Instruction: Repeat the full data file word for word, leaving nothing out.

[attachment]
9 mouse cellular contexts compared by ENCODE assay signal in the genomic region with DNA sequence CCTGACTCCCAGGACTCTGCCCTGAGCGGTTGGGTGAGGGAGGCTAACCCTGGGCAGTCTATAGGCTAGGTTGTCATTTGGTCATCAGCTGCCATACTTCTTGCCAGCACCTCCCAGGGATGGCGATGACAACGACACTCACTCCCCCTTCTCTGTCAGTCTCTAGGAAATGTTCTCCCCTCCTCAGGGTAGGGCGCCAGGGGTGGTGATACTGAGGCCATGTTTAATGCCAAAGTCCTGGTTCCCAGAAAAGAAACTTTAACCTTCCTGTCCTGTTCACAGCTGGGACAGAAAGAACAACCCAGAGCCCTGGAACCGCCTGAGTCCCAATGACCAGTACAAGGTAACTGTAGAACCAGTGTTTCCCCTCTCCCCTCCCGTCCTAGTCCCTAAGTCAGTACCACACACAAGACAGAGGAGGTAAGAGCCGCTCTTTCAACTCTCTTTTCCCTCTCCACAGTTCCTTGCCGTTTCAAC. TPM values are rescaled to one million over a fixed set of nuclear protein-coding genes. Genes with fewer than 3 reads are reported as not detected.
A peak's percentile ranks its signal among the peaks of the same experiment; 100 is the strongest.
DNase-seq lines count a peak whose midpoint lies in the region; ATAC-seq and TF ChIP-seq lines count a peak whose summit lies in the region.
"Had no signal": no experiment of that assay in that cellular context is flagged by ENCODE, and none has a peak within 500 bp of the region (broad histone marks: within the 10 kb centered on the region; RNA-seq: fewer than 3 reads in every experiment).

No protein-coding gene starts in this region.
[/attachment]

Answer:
9 mouse cellular contexts compared by ENCODE assay signal in the genomic region with DNA sequence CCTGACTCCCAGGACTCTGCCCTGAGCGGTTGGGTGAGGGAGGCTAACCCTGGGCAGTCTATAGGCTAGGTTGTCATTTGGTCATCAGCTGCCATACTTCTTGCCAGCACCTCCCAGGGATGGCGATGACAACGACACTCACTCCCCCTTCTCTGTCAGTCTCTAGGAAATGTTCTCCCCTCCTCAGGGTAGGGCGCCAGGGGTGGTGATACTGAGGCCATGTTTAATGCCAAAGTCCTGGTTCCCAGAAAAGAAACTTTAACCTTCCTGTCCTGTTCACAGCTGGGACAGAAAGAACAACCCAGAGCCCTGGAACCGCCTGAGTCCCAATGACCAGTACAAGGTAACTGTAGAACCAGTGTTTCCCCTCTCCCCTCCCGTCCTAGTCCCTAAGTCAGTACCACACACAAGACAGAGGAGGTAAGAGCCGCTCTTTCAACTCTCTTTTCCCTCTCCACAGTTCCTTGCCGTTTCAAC. TPM values are rescaled to one million over a fixed set of nuclear protein-coding genes. Genes with fewer than 3 reads are reported as not detected.
A peak's percentile ranks its signal among the peaks of the same experiment; 100 is the strongest.
DNase-seq lines count a peak whose midpoint lies in the region; ATAC-seq and TF ChIP-seq lines count a peak whose summit lies in the region.
"Had no signal": no experiment of that assay in that cellular context is flagged by ENCODE, and none has a peak within 500 bp of the region (broad histone marks: within the 10 kb centered on the region; RNA-seq: fewer than 3 reads in every experiment).

No protein-coding gene starts in this region.